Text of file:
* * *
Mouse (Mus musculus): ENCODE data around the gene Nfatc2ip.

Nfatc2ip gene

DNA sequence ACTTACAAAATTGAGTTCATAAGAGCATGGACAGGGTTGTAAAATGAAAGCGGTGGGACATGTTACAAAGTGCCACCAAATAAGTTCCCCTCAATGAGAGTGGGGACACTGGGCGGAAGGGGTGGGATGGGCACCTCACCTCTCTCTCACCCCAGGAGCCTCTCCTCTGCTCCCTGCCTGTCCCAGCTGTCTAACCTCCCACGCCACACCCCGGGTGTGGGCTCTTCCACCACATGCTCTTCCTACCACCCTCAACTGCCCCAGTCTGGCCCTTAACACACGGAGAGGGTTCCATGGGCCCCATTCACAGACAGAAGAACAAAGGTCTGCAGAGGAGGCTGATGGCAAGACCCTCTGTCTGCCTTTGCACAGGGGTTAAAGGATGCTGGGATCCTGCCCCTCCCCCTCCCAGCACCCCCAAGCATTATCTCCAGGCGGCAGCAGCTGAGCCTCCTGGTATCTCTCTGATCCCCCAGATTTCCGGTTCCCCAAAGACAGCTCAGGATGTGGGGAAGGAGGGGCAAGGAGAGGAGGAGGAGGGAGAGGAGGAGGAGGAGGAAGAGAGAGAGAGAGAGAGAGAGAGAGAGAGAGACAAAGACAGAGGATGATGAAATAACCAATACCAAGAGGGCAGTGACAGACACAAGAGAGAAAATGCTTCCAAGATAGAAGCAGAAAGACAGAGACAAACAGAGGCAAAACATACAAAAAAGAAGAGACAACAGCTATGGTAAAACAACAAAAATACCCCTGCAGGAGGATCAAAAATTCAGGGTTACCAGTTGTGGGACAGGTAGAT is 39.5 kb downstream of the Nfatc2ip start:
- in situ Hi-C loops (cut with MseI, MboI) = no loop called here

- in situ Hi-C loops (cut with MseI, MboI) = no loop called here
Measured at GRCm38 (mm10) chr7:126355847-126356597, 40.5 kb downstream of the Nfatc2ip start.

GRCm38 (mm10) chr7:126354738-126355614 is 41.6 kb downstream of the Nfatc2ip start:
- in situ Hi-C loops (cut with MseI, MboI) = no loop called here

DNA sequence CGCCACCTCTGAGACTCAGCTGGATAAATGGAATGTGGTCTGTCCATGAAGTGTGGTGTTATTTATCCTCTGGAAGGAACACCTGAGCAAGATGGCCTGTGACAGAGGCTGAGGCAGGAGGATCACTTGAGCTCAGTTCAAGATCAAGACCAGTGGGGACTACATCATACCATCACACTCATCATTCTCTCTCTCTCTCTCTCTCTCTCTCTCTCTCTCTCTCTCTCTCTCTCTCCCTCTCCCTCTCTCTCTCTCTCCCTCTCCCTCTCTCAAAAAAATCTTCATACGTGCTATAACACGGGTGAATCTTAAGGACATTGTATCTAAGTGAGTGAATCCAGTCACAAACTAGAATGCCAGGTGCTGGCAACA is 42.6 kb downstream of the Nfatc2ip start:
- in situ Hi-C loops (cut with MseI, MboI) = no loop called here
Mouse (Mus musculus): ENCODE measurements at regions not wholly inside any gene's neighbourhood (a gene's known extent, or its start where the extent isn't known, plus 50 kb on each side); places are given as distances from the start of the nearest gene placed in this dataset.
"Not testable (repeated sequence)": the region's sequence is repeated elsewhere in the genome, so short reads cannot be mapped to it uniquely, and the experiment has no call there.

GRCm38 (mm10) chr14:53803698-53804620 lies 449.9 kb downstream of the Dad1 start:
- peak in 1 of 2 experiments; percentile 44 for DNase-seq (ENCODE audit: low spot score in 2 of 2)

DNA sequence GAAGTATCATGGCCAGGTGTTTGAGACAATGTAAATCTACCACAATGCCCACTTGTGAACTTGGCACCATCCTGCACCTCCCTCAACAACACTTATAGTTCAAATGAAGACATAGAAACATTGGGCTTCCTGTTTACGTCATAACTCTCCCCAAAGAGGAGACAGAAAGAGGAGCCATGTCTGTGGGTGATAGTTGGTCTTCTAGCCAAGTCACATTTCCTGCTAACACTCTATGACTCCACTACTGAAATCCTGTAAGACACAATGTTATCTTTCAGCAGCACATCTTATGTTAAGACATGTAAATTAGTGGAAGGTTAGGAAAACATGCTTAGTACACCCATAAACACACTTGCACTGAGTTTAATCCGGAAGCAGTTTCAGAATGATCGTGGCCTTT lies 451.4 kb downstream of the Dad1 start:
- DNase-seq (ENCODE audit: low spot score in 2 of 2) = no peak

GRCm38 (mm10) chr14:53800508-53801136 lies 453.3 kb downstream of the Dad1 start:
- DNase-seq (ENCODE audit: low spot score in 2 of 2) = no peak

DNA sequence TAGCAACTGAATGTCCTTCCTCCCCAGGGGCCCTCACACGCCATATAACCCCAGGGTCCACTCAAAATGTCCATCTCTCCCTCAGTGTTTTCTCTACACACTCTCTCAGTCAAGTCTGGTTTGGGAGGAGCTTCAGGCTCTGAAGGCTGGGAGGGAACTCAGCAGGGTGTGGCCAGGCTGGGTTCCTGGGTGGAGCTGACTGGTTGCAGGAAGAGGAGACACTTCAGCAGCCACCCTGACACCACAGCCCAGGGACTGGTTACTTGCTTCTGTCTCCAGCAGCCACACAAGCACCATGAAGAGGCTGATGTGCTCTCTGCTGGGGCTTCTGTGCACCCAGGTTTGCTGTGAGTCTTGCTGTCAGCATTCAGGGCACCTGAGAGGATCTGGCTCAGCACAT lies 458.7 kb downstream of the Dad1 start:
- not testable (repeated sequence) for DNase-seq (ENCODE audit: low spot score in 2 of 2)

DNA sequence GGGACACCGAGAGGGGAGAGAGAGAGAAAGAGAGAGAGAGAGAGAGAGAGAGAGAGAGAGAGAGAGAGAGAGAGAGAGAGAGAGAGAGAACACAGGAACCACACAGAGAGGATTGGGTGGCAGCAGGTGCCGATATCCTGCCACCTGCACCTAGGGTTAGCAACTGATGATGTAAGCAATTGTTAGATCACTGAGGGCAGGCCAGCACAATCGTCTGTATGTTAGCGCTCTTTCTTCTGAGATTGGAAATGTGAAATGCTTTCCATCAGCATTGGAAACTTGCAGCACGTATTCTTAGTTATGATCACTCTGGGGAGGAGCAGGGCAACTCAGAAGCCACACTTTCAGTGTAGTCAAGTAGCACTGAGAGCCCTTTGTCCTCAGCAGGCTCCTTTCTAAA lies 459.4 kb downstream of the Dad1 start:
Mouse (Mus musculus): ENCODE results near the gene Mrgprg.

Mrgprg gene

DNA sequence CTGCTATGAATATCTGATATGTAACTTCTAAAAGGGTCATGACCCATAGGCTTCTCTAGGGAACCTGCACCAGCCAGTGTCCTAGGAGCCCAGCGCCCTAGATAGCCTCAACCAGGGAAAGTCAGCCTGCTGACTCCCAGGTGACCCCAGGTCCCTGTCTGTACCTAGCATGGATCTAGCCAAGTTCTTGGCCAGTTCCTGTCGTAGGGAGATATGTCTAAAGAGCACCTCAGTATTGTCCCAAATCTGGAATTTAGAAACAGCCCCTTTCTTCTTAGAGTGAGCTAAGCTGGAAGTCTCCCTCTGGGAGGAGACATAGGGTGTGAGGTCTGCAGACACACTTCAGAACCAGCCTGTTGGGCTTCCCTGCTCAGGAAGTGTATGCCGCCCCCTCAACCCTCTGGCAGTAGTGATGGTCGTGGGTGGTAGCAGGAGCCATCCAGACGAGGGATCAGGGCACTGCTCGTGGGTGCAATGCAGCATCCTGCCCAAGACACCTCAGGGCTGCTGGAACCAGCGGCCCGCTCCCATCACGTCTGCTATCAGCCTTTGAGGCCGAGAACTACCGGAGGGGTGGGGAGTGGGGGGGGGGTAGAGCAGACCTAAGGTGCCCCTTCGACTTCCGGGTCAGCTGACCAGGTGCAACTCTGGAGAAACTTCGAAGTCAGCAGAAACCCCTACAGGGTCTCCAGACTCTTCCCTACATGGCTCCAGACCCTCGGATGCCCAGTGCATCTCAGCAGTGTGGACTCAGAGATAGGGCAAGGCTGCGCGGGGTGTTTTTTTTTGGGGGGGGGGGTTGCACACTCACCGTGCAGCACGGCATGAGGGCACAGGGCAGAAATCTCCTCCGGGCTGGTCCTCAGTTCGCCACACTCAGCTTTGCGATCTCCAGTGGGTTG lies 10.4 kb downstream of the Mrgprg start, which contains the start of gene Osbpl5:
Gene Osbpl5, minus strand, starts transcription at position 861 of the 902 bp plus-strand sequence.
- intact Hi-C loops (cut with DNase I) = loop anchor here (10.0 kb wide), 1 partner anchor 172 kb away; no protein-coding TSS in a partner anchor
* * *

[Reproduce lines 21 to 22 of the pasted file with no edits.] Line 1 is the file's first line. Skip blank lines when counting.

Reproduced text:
DNA sequence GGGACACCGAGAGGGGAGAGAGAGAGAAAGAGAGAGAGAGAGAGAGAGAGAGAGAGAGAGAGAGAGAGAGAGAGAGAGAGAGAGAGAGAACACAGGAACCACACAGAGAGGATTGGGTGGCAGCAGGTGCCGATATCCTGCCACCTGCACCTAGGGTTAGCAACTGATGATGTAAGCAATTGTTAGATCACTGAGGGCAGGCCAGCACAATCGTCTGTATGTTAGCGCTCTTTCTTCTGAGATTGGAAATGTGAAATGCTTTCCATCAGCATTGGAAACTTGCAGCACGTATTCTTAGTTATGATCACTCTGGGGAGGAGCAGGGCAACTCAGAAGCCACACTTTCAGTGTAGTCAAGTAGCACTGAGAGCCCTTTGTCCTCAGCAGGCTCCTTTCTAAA lies 459.4 kb downstream of the Dad1 start:
Mouse (Mus musculus): ENCODE results near the gene Mrgprg.